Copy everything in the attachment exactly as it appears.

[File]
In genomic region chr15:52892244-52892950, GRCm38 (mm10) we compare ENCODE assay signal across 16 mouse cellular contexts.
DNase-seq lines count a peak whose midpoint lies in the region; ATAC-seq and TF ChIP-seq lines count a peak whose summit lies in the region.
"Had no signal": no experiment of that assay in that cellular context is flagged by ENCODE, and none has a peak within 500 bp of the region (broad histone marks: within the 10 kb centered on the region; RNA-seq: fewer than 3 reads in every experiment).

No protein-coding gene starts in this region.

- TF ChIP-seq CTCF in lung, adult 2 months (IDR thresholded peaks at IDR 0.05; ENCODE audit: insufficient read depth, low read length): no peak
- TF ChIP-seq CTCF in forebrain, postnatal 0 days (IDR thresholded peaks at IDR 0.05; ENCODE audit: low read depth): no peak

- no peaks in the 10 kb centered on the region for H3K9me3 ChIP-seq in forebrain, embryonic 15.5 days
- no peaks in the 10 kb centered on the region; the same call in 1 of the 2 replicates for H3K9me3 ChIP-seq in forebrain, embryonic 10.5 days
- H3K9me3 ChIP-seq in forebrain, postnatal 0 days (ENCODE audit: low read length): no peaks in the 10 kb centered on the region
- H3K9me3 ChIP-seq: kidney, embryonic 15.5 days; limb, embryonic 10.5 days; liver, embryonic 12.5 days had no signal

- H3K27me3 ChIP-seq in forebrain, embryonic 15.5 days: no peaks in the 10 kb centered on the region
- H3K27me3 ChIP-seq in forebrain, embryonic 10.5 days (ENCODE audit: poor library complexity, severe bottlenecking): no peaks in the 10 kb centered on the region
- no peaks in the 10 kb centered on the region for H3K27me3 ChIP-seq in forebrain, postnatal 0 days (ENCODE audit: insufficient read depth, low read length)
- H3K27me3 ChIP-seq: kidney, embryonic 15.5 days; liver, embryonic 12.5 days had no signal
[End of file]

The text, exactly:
In genomic region chr15:52892244-52892950, GRCm38 (mm10) we compare ENCODE assay signal across 16 mouse cellular contexts.
DNase-seq lines count a peak whose midpoint lies in the region; ATAC-seq and TF ChIP-seq lines count a peak whose summit lies in the region.
"Had no signal": no experiment of that assay in that cellular context is flagged by ENCODE, and none has a peak within 500 bp of the region (broad histone marks: within the 10 kb centered on the region; RNA-seq: fewer than 3 reads in every experiment).

No protein-coding gene starts in this region.

- TF ChIP-seq CTCF in lung, adult 2 months (IDR thresholded peaks at IDR 0.05; ENCODE audit: insufficient read depth, low read length): no peak
- TF ChIP-seq CTCF in forebrain, postnatal 0 days (IDR thresholded peaks at IDR 0.05; ENCODE audit: low read depth): no peak

- no peaks in the 10 kb centered on the region for H3K9me3 ChIP-seq in forebrain, embryonic 15.5 days
- no peaks in the 10 kb centered on the region; the same call in 1 of the 2 replicates for H3K9me3 ChIP-seq in forebrain, embryonic 10.5 days
- H3K9me3 ChIP-seq in forebrain, postnatal 0 days (ENCODE audit: low read length): no peaks in the 10 kb centered on the region
- H3K9me3 ChIP-seq: kidney, embryonic 15.5 days; limb, embryonic 10.5 days; liver, embryonic 12.5 days had no signal

- H3K27me3 ChIP-seq in forebrain, embryonic 15.5 days: no peaks in the 10 kb centered on the region
- H3K27me3 ChIP-seq in forebrain, embryonic 10.5 days (ENCODE audit: poor library complexity, severe bottlenecking): no peaks in the 10 kb centered on the region
- no peaks in the 10 kb centered on the region for H3K27me3 ChIP-seq in forebrain, postnatal 0 days (ENCODE audit: insufficient read depth, low read length)
- H3K27me3 ChIP-seq: kidney, embryonic 15.5 days; liver, embryonic 12.5 days had no signal